Laying on a blanket, on the front lawn at Montacute House writing this. A warm sun, a cool breeze rustling the leaves of the huge Spanish Chestnut affording us some shade. I can smell the glass of homemade Elderberry wine by my side. The grass is cool to the touch, and I am wishing amongst other things that I could be the one to trim the wobbly hedge, if only once.
As gardeners, we all work so hard to try and create something that is peaceful and beautiful, and yet are very rarely seen 'doing' our job. It's almost as though the gardens just wait quietly for us to join them in their growing, for us to then be once again on our way, until next time.
We gardeners come and go, leaving our temporary mark on our gardens, and hopefully on their owners hearts in some way, and yet we are not immortalised in portraits hanging on the walls of great halls. The gardens slowly change over the years, sometimes growing more, sometimes less, but ever changing over time, and yet the labour of the gardener stays constant and true. If gardening is in your heart, then there can be no other job during your entire life, it is a vocation, a duty that we have been given to fulfil. The work of the true gardener, who works for the love of what he/she does, will leave it's mark in the air of a beautiful garden, to be sensed by others who visit, sometimes two or three hundred years later, and if they are even luckier, take up the baton in a particular garden.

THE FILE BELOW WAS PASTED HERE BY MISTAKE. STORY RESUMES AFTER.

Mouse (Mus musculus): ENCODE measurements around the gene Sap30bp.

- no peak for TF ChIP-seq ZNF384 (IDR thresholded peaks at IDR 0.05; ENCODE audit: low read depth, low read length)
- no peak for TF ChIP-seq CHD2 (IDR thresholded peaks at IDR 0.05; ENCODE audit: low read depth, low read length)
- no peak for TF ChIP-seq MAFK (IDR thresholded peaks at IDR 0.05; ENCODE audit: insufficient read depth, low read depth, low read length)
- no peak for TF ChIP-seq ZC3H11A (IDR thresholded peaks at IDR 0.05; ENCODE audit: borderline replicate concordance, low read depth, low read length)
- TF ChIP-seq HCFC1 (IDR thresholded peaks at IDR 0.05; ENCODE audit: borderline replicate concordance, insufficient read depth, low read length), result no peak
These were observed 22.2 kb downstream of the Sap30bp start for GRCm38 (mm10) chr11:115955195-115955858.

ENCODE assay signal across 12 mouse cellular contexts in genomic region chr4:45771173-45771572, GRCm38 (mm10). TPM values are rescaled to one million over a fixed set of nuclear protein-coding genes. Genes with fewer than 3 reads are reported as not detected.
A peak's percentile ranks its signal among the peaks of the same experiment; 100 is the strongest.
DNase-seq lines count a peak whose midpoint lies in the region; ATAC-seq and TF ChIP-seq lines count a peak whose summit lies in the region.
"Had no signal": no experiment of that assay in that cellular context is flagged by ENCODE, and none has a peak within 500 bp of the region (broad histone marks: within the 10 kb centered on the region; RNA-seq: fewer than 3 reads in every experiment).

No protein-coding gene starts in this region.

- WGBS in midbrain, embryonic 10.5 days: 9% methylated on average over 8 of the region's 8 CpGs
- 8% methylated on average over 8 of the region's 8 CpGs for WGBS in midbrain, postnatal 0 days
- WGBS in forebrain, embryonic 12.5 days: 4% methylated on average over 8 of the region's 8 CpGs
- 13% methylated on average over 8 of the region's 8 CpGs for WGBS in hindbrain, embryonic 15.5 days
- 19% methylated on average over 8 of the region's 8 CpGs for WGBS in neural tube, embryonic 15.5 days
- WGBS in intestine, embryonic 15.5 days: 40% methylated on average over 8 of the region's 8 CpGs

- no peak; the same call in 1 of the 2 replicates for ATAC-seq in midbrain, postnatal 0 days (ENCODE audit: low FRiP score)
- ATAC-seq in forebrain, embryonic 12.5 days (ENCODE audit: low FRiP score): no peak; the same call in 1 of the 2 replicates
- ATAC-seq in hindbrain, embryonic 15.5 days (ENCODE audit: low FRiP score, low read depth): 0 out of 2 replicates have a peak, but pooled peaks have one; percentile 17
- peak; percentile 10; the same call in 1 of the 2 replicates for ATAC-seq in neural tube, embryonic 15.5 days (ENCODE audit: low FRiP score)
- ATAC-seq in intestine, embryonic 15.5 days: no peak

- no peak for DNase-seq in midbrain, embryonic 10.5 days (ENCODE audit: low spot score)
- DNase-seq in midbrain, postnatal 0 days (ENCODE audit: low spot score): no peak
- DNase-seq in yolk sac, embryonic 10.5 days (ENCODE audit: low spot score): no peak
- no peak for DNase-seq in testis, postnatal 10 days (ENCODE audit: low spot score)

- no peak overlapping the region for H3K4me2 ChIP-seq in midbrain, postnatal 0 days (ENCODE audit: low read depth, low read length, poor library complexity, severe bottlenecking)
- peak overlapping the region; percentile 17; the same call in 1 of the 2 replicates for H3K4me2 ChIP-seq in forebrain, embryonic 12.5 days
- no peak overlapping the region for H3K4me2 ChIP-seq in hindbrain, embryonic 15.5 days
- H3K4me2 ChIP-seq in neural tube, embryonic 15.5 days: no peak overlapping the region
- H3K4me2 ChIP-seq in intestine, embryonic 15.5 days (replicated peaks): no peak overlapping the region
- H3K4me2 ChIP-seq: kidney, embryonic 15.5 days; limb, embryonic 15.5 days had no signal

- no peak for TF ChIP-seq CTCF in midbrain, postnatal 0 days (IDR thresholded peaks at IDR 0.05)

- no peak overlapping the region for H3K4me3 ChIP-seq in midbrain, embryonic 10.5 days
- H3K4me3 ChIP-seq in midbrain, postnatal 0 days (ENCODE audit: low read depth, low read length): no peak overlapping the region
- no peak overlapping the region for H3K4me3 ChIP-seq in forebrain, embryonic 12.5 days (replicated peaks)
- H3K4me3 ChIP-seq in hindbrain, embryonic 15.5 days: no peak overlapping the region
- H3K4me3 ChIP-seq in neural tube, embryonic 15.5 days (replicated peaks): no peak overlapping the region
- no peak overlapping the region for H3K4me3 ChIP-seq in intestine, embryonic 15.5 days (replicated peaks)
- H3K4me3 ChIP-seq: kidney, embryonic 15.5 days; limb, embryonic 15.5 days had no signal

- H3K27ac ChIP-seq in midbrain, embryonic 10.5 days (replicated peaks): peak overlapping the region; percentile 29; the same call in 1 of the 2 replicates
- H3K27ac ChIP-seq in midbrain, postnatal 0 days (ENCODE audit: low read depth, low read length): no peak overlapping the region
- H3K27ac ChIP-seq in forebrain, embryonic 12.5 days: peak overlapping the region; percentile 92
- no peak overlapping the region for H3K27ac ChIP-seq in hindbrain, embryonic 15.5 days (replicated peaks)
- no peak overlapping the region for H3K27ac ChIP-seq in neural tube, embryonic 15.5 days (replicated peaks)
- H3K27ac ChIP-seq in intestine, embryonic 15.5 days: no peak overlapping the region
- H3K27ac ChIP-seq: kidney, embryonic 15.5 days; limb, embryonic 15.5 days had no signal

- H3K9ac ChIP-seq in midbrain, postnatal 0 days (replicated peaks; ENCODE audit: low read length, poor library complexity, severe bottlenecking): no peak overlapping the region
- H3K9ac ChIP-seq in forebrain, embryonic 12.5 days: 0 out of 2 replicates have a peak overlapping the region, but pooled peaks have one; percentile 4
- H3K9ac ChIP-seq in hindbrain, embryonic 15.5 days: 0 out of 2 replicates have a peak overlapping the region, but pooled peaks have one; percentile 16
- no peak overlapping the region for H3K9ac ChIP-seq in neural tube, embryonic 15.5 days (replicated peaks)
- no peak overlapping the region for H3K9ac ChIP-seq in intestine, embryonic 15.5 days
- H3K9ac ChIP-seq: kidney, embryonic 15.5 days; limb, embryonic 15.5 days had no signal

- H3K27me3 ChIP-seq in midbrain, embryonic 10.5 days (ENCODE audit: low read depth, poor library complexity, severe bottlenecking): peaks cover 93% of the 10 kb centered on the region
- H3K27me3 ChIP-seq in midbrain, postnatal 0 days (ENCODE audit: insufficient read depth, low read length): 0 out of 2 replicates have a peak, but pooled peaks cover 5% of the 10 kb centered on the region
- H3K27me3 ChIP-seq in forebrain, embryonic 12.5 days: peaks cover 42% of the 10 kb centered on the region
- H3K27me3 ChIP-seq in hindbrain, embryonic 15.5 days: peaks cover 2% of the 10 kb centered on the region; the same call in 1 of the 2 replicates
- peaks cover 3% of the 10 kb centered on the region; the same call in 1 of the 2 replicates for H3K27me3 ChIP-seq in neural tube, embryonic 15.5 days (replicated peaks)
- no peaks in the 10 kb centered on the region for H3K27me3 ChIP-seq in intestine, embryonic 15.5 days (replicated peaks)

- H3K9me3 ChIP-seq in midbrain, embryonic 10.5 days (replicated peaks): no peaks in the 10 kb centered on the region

I now sit here, on the lawn at Montacute House, sipping my Elderberry wine. A humble gardener who doesn't have to doff his cap when the master or lady of the house pass by. The once rich and wealthy owners of estates such as Montacute were trustees of our lives, families and homes. How things have changed. We are now trustees of these huge estates ourselves, with some even being tenanted by the wealthy owners themselves. Maybe one day, it will be us gardeners who have people doff their caps to us in another three hundred years? Now there's a thought. I sincerely hope not, as that would put us into the limelight far too much. We must continues our toils in the background.
I have now finished my Elderberry wine. I wonder what Sir Edward Phelips would have said back in 1600, if he saw a gardener sipping wine on his lawn? I had better pick up my empty glass before his ghost sees me, as I wouldn't want to offend.